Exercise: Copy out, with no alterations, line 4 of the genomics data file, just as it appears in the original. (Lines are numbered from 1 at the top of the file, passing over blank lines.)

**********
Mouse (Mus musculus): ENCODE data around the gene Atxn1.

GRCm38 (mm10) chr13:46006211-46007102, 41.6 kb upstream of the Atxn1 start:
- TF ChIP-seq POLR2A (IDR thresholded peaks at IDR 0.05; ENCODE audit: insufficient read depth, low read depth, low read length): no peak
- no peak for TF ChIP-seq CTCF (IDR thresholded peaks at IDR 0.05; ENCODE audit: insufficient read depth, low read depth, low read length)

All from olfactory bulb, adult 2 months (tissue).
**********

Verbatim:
- no peak for TF ChIP-seq CTCF (IDR thresholded peaks at IDR 0.05; ENCODE audit: insufficient read depth, low read depth, low read length)